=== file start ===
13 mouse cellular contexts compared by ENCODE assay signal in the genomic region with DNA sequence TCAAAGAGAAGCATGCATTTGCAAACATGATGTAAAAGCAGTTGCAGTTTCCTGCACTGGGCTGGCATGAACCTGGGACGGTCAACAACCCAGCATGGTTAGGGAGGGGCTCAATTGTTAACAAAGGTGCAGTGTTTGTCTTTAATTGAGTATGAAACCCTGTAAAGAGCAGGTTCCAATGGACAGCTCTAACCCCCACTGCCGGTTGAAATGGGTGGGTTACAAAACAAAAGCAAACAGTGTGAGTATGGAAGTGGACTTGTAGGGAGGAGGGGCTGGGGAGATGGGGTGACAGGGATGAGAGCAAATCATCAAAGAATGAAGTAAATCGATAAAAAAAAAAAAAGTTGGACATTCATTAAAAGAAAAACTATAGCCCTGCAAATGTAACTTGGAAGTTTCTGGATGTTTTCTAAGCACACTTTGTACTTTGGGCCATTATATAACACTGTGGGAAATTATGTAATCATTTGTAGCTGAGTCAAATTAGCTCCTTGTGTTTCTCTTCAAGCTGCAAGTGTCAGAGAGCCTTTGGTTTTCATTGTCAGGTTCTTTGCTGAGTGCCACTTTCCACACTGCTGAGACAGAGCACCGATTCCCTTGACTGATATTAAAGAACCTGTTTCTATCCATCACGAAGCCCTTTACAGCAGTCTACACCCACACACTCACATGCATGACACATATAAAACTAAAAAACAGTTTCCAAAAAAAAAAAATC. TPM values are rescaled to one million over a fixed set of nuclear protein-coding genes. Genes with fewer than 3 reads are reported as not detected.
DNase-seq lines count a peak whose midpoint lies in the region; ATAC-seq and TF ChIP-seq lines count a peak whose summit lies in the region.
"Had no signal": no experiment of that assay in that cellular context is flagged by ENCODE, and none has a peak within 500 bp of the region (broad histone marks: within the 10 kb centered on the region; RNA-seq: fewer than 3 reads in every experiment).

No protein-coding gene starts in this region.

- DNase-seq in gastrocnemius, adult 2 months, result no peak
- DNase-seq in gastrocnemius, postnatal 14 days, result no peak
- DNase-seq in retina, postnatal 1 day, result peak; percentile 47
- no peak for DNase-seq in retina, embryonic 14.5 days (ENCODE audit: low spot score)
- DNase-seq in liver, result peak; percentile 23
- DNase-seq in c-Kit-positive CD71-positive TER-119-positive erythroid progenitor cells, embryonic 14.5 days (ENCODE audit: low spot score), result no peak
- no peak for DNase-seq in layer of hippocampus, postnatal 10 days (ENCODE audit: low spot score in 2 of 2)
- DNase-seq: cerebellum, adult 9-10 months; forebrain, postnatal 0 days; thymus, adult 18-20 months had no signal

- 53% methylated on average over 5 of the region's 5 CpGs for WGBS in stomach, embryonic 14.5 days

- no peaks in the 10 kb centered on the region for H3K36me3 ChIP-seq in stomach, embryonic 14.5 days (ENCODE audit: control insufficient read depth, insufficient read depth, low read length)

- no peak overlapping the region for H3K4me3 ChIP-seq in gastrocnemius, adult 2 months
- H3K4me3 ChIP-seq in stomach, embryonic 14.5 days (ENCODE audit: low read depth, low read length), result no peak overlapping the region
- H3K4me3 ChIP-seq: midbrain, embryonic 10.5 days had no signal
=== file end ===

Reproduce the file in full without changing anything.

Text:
13 mouse cellular contexts compared by ENCODE assay signal in the genomic region with DNA sequence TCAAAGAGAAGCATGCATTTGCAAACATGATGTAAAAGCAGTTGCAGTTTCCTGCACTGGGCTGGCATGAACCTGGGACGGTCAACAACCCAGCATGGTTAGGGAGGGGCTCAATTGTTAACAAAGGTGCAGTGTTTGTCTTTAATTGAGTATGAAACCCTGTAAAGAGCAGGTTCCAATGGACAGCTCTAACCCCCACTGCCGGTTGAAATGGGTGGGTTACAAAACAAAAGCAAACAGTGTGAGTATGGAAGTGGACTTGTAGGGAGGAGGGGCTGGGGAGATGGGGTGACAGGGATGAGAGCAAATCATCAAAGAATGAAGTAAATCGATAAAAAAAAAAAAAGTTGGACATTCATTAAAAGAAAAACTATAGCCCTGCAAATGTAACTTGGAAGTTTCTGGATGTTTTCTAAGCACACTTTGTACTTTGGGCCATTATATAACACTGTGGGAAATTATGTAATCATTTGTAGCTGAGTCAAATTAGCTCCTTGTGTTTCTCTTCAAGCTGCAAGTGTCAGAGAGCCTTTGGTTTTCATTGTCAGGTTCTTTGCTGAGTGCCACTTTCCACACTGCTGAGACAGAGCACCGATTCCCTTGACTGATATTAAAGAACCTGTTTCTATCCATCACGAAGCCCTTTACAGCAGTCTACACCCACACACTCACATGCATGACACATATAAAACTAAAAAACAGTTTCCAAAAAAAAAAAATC. TPM values are rescaled to one million over a fixed set of nuclear protein-coding genes. Genes with fewer than 3 reads are reported as not detected.
DNase-seq lines count a peak whose midpoint lies in the region; ATAC-seq and TF ChIP-seq lines count a peak whose summit lies in the region.
"Had no signal": no experiment of that assay in that cellular context is flagged by ENCODE, and none has a peak within 500 bp of the region (broad histone marks: within the 10 kb centered on the region; RNA-seq: fewer than 3 reads in every experiment).

No protein-coding gene starts in this region.

- DNase-seq in gastrocnemius, adult 2 months, result no peak
- DNase-seq in gastrocnemius, postnatal 14 days, result no peak
- DNase-seq in retina, postnatal 1 day, result peak; percentile 47
- no peak for DNase-seq in retina, embryonic 14.5 days (ENCODE audit: low spot score)
- DNase-seq in liver, result peak; percentile 23
- DNase-seq in c-Kit-positive CD71-positive TER-119-positive erythroid progenitor cells, embryonic 14.5 days (ENCODE audit: low spot score), result no peak
- no peak for DNase-seq in layer of hippocampus, postnatal 10 days (ENCODE audit: low spot score in 2 of 2)
- DNase-seq: cerebellum, adult 9-10 months; forebrain, postnatal 0 days; thymus, adult 18-20 months had no signal

- 53% methylated on average over 5 of the region's 5 CpGs for WGBS in stomach, embryonic 14.5 days

- no peaks in the 10 kb centered on the region for H3K36me3 ChIP-seq in stomach, embryonic 14.5 days (ENCODE audit: control insufficient read depth, insufficient read depth, low read length)

- no peak overlapping the region for H3K4me3 ChIP-seq in gastrocnemius, adult 2 months
- H3K4me3 ChIP-seq in stomach, embryonic 14.5 days (ENCODE audit: low read depth, low read length), result no peak overlapping the region
- H3K4me3 ChIP-seq: midbrain, embryonic 10.5 days had no signal